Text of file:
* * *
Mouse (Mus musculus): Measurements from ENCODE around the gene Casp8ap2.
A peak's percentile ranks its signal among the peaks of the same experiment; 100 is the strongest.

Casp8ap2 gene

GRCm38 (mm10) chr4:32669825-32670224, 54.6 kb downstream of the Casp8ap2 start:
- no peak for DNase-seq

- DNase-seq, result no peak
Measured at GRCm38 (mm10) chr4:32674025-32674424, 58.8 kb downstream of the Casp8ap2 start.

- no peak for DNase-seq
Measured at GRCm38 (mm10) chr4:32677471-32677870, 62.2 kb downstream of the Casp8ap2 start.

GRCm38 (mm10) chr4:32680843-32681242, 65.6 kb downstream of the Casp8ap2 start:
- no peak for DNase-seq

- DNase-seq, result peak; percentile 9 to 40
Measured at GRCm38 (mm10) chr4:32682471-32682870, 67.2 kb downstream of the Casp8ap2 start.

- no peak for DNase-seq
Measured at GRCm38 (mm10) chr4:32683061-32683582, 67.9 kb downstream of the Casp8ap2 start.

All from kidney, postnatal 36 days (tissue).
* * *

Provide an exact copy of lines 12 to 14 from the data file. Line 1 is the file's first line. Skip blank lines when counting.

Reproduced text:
- DNase-seq, result peak; percentile 9 to 40
Measured at GRCm38 (mm10) chr4:32682471-32682870, 67.2 kb downstream of the Casp8ap2 start.

- no peak for DNase-seq